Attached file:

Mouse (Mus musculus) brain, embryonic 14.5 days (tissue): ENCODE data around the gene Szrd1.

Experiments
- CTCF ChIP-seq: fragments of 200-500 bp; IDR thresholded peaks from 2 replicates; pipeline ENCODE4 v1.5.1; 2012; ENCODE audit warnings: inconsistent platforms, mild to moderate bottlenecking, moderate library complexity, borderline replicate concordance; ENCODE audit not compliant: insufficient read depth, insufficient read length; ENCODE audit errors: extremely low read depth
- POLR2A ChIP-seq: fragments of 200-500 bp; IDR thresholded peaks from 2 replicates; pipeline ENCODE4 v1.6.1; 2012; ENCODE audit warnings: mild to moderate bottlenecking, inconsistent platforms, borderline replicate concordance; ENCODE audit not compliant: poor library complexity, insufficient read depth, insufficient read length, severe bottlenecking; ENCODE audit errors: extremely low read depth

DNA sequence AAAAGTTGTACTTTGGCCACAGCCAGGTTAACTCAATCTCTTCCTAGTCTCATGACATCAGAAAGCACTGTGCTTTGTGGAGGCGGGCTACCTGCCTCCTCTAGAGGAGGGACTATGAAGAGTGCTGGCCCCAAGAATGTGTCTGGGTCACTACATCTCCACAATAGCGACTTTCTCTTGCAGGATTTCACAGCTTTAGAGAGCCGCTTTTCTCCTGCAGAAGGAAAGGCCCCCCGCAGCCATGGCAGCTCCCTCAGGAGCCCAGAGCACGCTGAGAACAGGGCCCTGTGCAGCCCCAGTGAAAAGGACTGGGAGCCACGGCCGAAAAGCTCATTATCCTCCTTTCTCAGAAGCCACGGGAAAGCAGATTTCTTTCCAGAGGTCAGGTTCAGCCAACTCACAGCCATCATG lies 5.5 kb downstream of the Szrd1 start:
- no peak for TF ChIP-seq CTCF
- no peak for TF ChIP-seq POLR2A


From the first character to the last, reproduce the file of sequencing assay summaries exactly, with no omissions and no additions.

Mouse (Mus musculus) brain, embryonic 14.5 days (tissue): ENCODE data around the gene Szrd1.

Experiments
- CTCF ChIP-seq: fragments of 200-500 bp; IDR thresholded peaks from 2 replicates; pipeline ENCODE4 v1.5.1; 2012; ENCODE audit warnings: inconsistent platforms, mild to moderate bottlenecking, moderate library complexity, borderline replicate concordance; ENCODE audit not compliant: insufficient read depth, insufficient read length; ENCODE audit errors: extremely low read depth
- POLR2A ChIP-seq: fragments of 200-500 bp; IDR thresholded peaks from 2 replicates; pipeline ENCODE4 v1.6.1; 2012; ENCODE audit warnings: mild to moderate bottlenecking, inconsistent platforms, borderline replicate concordance; ENCODE audit not compliant: poor library complexity, insufficient read depth, insufficient read length, severe bottlenecking; ENCODE audit errors: extremely low read depth

DNA sequence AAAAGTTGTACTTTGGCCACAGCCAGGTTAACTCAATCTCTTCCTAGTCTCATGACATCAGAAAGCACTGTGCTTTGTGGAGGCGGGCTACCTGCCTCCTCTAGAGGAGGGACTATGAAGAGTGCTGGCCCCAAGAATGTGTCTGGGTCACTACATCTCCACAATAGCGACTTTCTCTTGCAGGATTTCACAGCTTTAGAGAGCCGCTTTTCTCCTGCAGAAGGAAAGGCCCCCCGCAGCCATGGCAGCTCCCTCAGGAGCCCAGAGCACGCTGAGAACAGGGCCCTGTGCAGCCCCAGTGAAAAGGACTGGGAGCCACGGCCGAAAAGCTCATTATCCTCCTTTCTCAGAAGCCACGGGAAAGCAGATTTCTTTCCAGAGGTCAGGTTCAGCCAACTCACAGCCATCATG lies 5.5 kb downstream of the Szrd1 start:
- no peak for TF ChIP-seq CTCF
- no peak for TF ChIP-seq POLR2A